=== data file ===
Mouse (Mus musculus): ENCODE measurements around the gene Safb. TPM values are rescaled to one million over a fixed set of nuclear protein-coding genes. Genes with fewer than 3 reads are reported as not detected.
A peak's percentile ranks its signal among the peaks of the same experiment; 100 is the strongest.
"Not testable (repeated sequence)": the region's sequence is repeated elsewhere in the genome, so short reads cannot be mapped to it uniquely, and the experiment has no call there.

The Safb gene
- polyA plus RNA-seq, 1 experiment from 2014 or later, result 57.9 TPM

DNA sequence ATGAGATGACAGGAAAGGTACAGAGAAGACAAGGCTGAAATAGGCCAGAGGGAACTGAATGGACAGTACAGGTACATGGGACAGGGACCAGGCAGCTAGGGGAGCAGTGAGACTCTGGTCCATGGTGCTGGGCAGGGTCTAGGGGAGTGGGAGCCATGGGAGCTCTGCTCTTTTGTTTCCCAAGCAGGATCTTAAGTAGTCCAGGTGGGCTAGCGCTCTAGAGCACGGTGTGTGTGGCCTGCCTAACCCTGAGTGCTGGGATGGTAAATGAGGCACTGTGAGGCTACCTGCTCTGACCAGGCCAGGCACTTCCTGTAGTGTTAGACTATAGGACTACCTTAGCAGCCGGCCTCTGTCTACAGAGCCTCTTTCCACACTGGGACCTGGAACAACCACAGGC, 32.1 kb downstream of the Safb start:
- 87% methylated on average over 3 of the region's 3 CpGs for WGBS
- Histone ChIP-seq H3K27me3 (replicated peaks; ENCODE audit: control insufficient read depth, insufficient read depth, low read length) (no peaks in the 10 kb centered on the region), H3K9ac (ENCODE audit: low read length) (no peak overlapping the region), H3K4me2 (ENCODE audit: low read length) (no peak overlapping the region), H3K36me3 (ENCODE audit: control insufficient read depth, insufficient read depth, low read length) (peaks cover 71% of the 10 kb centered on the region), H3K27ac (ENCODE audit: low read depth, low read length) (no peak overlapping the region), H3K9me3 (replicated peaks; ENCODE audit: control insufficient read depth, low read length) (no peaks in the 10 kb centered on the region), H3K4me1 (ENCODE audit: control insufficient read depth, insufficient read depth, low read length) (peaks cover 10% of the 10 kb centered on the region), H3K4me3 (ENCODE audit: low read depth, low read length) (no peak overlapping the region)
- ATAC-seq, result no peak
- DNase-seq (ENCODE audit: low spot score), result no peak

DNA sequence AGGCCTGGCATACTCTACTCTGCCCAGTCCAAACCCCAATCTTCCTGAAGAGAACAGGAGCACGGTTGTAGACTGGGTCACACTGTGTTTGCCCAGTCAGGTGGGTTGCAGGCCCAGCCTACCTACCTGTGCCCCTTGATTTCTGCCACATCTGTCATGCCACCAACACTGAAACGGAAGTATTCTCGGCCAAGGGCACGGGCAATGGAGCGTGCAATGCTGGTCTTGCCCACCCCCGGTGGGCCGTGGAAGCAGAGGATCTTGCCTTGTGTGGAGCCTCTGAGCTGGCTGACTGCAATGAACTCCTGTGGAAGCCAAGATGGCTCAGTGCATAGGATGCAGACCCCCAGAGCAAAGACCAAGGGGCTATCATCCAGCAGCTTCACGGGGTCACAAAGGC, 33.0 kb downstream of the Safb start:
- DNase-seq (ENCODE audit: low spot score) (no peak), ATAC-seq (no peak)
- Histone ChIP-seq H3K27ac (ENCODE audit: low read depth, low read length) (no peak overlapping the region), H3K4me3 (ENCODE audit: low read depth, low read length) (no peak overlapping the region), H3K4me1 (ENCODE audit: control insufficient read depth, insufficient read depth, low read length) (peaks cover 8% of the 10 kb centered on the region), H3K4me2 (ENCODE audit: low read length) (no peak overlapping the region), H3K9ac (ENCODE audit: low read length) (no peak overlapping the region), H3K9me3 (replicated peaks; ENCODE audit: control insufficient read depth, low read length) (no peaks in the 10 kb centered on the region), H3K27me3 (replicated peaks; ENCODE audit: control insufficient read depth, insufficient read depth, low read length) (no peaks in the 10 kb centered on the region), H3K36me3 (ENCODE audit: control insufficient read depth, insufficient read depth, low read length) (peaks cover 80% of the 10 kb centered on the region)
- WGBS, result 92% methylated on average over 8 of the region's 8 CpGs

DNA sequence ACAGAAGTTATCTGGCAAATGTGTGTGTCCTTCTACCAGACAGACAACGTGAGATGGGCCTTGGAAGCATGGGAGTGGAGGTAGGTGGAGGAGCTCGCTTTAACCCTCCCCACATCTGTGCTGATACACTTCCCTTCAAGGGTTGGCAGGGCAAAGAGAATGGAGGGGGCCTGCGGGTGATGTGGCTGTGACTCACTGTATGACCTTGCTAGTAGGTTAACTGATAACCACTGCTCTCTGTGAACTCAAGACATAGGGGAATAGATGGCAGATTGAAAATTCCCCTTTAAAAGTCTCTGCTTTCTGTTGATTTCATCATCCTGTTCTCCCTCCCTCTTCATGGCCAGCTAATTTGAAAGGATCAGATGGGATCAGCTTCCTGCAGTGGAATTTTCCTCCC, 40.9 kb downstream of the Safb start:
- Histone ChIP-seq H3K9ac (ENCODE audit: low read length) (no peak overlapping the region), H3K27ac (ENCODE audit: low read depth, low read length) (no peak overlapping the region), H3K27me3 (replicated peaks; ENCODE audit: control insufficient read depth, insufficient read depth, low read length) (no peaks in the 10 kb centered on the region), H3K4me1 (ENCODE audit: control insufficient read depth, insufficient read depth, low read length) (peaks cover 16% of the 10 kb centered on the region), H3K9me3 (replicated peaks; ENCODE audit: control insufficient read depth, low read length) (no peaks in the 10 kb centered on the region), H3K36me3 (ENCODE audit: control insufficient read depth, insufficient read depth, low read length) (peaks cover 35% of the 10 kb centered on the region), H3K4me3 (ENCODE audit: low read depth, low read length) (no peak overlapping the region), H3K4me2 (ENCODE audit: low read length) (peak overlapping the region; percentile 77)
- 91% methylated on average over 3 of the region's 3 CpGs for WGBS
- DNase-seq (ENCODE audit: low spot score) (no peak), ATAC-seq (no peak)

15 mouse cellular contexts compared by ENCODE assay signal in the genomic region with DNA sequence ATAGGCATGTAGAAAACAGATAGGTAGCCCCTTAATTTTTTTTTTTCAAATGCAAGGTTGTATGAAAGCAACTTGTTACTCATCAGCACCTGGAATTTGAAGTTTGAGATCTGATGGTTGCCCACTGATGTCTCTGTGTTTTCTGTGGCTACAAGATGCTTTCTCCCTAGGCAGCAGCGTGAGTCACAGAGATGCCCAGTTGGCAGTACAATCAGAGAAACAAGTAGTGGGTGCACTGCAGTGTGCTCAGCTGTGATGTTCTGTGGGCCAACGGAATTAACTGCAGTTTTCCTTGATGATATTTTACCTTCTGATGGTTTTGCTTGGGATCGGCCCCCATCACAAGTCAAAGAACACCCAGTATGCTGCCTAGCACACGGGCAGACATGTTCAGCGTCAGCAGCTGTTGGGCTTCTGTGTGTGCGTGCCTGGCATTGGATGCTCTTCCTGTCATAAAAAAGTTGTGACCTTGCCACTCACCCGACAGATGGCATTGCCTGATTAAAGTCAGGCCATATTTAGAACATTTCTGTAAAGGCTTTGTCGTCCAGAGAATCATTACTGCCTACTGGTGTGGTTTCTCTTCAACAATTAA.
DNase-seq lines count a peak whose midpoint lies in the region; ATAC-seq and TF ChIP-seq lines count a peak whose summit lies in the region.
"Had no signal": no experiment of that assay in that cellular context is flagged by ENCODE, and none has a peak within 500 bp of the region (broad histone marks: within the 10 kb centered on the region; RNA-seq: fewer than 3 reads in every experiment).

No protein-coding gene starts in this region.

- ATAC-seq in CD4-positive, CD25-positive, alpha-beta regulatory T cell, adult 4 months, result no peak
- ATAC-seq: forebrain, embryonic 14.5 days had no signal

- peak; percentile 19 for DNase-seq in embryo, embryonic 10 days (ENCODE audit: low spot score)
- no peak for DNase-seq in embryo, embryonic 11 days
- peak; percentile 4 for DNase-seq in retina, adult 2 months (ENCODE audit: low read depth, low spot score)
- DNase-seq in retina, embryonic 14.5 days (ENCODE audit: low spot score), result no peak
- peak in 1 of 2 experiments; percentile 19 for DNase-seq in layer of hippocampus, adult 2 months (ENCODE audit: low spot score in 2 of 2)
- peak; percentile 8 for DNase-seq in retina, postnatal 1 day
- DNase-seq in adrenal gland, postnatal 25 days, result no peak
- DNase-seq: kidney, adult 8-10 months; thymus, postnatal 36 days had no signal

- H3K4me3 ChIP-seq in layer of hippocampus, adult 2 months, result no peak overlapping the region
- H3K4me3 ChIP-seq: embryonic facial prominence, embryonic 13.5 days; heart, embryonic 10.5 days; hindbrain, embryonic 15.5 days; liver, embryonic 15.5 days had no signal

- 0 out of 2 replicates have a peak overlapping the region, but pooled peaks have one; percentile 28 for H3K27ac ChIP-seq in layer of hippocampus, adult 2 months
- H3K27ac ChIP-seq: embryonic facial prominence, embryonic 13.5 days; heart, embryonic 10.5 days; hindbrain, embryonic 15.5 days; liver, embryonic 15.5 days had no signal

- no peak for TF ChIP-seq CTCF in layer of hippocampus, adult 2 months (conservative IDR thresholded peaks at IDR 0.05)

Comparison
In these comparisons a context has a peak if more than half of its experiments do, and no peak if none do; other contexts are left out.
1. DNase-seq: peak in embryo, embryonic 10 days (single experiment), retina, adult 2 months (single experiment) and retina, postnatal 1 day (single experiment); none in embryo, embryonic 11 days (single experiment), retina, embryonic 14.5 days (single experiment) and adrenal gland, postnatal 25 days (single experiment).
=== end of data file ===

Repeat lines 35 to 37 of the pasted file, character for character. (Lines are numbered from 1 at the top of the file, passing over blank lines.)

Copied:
- 0 out of 2 replicates have a peak overlapping the region, but pooled peaks have one; percentile 28 for H3K27ac ChIP-seq in layer of hippocampus, adult 2 months
- H3K27ac ChIP-seq: embryonic facial prominence, embryonic 13.5 days; heart, embryonic 10.5 days; hindbrain, embryonic 15.5 days; liver, embryonic 15.5 days had no signal

- no peak for TF ChIP-seq CTCF in layer of hippocampus, adult 2 months (conservative IDR thresholded peaks at IDR 0.05)